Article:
"The best knight who ever lived."
I'm not quite sure when I acquired Georges Duby's William Marshal: The Flower of Chivalry, but this slender volume (168 pages) delivers.
William Marshal, 1st Earl of Pembroke, aka Williame le Mareschal was the son of a minor Anglo-Norman noble. He started with nothing but his name and some military training, but made good with martial prowess and a hard-won acquired facility for statecraft.
|Mostly martial prowess|
- 1147 - Born, give or a take a year or two - not important enough for a firm record to be made.
- 1166 - Knighted while on campaign in Upper Normandy, fights well.
- 1168 - Wounded in an ambush of his uncle's party by Guy de Lusignan. Ransomed by Eleanor of Aquitaine, who had heard of his bravery. Gets into the tournament business, discovers he's really good at it. Financial problems solved. [Good BBC documentary on this here.]
- 1182 - Joins the court of Henry II, displays loyalty and courage, receives Cartmel as a reward.
- 1183 - In exile for fooling around with Henry's wife?
- 1189 - While covering the retreat of Henry II from LeMans, he unhorses the King's disloyal son Richard - the only man to ever do so. Rather than kill the treacherous lad, William kills his horse instead. This turns out to be a wise move because...
- 1190 - Following the death of Henry II, newly-crowned King Richard the Lionheart welcomes William Marshal to his court. In gratitude for his service, Richard honors his father's commitment and gives the 43 year-old knight the hand of 17 year-old Isabel de Clare, who (no kidding) has huge tracts of land.
- 1190 - Named to Regency Council while Richard goes out on the Third Crusade. Initially sides with King John in the ensuing civil war.
- 1193 - Switches sides to the Loyalists. His brother is killed during the conflict, so William inherits the Marshalship, with Richard's approval.
- 1199 - Supports coronation of King John following death of Richard.
- 1200-03 - Heavily engaged in defense of Normandy vs. Capetian armies.
- 1204 - Sent to negotiate peace with Philip II, William works out a deal to keep his Norman holdings as well.
- 1207-1208 - King John, displeased at William's kowtowing to Philip II, humiliates him at court and has various of his Irish possessions invaded and burned.
- 1210 - "He was once again in conflict with King John in his war with the Braose and Lacy families...but managed to survive." - Wikipedia
- 1213 - Taken back in favor by King John.
- 1216 - Named to King's Council following death of King John, and made Protector of nine year-old Henry III. Louis of France invades to claim the throne for himself. Marshal campaigns to win baronial support for Henry.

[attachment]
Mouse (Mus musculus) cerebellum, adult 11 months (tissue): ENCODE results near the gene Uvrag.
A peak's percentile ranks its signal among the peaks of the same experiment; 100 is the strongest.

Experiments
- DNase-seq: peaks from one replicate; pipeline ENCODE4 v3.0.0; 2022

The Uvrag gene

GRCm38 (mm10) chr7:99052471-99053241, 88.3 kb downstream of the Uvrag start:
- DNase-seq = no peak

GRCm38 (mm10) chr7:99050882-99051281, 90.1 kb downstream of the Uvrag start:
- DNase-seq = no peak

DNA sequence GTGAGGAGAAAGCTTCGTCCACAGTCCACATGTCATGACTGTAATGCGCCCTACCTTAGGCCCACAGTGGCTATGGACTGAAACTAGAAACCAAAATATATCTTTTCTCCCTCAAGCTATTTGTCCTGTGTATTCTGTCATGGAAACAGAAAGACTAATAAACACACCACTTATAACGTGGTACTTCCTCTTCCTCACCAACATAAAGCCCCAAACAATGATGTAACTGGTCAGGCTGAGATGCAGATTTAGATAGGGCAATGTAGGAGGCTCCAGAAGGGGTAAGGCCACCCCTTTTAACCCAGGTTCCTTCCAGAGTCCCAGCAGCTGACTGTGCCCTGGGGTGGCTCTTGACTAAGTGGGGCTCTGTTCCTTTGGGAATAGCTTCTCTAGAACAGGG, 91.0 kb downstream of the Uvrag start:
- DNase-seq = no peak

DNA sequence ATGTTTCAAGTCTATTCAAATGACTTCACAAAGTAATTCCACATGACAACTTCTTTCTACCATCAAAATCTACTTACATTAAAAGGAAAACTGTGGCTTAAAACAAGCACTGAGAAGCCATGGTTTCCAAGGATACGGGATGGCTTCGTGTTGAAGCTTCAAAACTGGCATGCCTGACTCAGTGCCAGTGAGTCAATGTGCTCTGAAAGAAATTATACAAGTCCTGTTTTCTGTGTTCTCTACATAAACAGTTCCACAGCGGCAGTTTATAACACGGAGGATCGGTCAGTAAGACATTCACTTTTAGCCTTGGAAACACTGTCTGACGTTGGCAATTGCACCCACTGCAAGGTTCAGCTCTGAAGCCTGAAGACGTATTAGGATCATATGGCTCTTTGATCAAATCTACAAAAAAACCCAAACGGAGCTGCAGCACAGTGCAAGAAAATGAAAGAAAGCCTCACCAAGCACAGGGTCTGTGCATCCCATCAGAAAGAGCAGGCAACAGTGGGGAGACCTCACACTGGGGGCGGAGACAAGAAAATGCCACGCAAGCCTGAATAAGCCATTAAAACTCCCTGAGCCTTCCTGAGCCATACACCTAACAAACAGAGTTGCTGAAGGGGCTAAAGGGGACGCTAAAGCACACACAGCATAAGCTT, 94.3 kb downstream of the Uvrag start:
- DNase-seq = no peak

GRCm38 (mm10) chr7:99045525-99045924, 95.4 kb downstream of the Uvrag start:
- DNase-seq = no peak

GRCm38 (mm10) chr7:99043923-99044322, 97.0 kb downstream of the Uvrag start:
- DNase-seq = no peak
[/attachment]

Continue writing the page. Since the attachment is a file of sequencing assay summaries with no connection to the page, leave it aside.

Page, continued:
- 1217 - Aged 70, William charges at the head of the King's army at the Battle of Lincoln, and kills the enemy commander. This ends the rebellion, the invasion, and Louis' claim to the throne. There's apparently a good (2013) book on all this: Blood Cries Afar: The Forgotten Invasion of England 1216, which (click click click) is on its way to me now.
- 1219 - On his deathbed, asked by clergy to repent his sins he says:
The churchmen work against us; they shave us too close. I have captured in my lifetime at least five hundred knights whose arms, horses, and caparisons I have taken for my own. If the Kingdom of God is denied me for this reason, I can do nothing about it. Would you have me yield it all up again? For God I can do no more than offer him myself, repenting of all the sins I have committed.
- 1219 - Dies, aged 72.
[When Henry II died] the legions of poor men were waiting at the bridge of Chinon, sure of one thing: they would eat. And there was nothing in the King's house, not even a crust of bread. [William Marshal] asked if there were any monies: no trace of such a thing. And on the bridge, they could hear the poor men's anger swelling, shouting against the scandal, and threatening to destroy everything. The poor had reason to protest. Shame to the dead king who did not feed his people.
On May 14, 1219, William Marshal fed the poor better than a king. It was a king who would speak his eulogy, a fact that gave his relatives no little pride... [King Philip II said]: "William Marshal was, in my judgment, the most loyal man and true I have ever known, in any country I ever been."
- 1220 (?) - Son commissions biography, manuscript now at the Morgan Library.